The World Health Organization recently released its long-awaited final report on the organization’s response to the 2014 Ebola epidemic. The report opens by explaining that, however tragic the epidemic was, it also provides us with a chance to learn. “The sole consolation of the Ebola disaster is that it has galvanised the world into analyzing the failures and ensuring that it is better prepared for the next global health threat,” it states. “Crisis is hardship but also opportunity.”
The release of the report reminds us that alongside the epidemiological end of an epidemic, there is also an administrative end. In the case of the 2014 Ebola epidemic, we can mark the date of the latter much more sharply than the former. On March 29th of this year, the Director-General of the World Health Organization, Margaret Chan, officially terminated the epidemic’s status as a “public health emergency of international concern.” This was a classificatory shift meant to signify a change in how the disease is to be governed. Even as cases of Ebola in West Africa continued to appear, the end of the emergency signaled a return to normalcy, the entry into a period of reflection on the meaning of the event—the “epilogue” of the epidemic narrative (Rosenberg 1989), in which retrospective moral judgment can be made: who is to blame? What should we have done differently?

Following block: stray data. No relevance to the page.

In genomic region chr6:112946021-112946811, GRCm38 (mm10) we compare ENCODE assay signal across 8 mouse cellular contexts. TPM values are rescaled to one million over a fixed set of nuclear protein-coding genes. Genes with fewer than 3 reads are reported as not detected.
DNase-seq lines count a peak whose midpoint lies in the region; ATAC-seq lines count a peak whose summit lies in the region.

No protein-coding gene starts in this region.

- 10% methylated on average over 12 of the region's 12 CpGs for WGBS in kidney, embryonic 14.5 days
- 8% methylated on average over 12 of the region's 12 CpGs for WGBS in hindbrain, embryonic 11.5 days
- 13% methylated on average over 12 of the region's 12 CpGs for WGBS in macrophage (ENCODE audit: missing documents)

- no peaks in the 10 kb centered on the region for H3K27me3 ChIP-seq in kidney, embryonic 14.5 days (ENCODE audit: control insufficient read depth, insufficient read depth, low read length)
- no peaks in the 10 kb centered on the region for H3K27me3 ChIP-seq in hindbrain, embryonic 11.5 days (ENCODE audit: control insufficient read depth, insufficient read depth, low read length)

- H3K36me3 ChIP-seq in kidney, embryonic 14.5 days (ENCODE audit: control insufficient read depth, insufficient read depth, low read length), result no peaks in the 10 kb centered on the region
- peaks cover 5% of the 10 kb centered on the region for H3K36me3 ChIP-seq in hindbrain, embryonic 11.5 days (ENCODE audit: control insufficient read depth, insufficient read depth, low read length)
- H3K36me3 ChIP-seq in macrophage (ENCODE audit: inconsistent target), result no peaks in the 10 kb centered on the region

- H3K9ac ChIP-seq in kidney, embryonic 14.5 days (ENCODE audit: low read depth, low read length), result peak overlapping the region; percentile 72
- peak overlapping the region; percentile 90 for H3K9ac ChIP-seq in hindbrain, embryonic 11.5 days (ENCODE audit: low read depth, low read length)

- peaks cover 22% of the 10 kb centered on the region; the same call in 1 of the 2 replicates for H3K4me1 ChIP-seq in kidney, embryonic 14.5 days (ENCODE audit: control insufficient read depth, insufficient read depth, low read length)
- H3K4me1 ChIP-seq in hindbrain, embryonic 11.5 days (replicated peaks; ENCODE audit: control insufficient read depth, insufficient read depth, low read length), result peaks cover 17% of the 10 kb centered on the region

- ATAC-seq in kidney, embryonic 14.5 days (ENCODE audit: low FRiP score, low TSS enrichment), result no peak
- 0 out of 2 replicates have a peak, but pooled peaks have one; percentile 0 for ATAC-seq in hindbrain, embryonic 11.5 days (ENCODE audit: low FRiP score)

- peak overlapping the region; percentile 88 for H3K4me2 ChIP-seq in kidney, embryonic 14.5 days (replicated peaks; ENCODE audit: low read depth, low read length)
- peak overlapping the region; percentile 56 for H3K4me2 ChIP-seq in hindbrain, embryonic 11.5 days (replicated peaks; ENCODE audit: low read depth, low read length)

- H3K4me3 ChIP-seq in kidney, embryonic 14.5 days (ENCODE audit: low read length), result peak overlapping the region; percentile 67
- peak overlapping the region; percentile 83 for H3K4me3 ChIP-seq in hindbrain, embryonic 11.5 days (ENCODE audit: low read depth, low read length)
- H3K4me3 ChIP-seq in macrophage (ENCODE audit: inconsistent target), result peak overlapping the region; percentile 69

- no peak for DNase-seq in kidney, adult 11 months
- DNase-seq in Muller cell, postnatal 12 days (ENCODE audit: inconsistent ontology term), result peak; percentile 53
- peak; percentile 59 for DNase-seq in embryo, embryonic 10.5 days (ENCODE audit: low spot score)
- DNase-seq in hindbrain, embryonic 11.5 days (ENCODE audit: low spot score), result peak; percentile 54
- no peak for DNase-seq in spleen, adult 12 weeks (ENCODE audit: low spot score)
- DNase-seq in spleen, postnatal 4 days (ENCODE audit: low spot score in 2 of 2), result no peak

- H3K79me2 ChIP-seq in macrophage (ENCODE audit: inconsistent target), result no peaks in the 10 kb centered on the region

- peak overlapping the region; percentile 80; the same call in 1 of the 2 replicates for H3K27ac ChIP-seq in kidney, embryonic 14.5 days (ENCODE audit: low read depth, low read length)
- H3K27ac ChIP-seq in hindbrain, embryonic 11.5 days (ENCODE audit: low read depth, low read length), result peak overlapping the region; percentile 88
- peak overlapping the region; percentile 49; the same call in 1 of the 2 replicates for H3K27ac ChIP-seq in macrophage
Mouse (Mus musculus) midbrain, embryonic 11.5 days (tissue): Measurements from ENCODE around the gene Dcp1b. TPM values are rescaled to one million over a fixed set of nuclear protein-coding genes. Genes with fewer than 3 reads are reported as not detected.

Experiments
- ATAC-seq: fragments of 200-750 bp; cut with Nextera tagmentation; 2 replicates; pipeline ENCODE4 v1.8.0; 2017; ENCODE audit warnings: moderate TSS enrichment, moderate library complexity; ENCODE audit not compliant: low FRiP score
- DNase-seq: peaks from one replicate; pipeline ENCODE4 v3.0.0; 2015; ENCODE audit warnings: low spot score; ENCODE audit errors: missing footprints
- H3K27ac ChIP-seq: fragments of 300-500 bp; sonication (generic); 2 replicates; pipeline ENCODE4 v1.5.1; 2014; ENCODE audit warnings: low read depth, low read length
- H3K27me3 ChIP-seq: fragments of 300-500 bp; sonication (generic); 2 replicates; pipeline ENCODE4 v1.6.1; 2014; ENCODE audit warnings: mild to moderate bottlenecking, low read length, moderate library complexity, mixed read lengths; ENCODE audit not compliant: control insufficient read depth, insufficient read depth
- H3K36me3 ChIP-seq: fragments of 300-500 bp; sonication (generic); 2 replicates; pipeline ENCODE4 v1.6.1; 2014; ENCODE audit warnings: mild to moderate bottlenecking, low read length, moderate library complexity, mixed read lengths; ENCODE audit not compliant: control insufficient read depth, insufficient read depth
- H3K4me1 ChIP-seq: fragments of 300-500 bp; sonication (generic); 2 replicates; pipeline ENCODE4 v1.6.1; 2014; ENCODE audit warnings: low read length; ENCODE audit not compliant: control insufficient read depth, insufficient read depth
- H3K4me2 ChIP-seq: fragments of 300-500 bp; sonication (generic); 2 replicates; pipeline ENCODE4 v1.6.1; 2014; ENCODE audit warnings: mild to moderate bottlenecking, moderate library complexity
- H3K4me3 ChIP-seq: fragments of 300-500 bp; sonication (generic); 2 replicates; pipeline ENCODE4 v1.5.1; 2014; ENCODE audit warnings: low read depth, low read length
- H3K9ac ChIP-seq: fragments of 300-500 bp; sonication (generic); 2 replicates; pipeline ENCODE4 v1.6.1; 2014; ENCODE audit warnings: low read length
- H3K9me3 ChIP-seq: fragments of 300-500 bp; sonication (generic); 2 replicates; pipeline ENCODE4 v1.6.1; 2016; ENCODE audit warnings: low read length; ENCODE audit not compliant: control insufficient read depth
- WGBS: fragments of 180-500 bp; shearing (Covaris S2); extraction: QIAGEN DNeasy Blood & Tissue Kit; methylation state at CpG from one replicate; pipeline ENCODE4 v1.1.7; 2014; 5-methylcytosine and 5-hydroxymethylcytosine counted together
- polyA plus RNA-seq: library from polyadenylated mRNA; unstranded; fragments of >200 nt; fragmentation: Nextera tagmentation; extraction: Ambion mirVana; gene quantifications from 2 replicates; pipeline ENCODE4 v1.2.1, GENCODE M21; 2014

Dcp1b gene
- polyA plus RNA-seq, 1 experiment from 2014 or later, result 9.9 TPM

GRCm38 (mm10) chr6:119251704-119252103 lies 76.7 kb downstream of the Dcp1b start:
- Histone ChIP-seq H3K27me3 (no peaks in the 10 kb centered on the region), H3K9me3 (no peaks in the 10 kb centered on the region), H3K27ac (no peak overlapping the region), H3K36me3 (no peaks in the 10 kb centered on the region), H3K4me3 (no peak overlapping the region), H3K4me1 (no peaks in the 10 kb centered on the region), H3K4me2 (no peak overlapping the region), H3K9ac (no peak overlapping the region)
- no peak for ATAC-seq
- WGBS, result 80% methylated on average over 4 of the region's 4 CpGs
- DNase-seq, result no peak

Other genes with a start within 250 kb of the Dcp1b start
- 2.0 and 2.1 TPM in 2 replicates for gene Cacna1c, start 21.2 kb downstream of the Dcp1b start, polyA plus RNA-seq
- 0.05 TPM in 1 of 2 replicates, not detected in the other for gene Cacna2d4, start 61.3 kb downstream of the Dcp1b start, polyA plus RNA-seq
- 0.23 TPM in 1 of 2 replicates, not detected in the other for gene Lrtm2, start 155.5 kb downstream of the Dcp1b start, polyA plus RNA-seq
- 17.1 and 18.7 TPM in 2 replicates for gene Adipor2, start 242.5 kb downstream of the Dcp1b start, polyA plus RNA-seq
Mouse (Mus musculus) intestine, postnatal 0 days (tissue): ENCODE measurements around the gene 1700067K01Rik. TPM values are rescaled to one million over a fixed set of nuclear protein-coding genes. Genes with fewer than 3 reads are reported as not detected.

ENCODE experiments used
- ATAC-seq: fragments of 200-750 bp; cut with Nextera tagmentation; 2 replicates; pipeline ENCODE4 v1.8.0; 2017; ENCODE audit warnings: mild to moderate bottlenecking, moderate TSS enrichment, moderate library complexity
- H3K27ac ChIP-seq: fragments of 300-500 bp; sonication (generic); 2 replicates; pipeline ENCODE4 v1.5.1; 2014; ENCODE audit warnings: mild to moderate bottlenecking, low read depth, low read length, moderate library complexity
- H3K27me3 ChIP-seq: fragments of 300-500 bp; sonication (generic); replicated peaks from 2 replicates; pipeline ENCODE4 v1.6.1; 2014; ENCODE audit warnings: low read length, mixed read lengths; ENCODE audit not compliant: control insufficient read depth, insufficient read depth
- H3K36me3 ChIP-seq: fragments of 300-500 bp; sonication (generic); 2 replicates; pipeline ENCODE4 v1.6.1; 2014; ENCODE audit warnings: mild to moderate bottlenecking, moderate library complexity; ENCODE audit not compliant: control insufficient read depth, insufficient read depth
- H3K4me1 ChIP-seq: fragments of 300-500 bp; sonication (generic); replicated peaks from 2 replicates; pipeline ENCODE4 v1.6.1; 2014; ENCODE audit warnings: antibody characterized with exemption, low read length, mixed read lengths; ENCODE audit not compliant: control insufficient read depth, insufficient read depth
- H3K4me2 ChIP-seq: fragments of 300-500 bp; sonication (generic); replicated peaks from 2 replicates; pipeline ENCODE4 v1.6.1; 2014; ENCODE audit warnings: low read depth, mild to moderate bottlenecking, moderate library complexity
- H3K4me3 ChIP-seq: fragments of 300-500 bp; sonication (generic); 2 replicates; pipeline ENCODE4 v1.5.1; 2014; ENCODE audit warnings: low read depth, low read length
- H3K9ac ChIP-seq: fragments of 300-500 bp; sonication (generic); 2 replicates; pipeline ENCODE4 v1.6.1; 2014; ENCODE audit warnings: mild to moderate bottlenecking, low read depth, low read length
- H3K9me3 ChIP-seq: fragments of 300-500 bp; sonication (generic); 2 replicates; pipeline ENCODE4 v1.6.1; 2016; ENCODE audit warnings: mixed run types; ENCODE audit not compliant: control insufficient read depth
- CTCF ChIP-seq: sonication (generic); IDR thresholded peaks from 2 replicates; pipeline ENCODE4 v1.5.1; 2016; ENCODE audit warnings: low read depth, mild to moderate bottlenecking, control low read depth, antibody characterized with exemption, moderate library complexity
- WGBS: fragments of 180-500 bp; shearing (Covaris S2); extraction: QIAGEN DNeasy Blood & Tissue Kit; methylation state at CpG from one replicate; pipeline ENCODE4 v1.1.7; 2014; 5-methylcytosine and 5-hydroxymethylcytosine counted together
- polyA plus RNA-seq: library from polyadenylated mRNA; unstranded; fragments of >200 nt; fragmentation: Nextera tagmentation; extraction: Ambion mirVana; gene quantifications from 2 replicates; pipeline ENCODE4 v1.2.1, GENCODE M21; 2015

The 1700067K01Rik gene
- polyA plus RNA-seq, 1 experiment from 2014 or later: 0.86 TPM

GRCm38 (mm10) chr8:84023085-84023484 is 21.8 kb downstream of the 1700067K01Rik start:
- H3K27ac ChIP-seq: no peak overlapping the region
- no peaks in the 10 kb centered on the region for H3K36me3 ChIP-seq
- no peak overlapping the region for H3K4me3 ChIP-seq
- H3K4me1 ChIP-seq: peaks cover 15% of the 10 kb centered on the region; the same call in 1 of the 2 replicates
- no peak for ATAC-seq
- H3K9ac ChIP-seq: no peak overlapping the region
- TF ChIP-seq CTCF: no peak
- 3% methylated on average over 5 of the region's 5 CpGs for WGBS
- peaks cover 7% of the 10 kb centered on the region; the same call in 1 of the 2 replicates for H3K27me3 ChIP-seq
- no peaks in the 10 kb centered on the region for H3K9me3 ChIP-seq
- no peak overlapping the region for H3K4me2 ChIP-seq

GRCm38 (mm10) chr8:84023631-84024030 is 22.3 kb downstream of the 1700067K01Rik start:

A surprisingly simple answer to this question was offered last year by the Swedish statistician Hans Rosling, who said: “If you want to blame somebody for this epidemic,” he said, “blame me.
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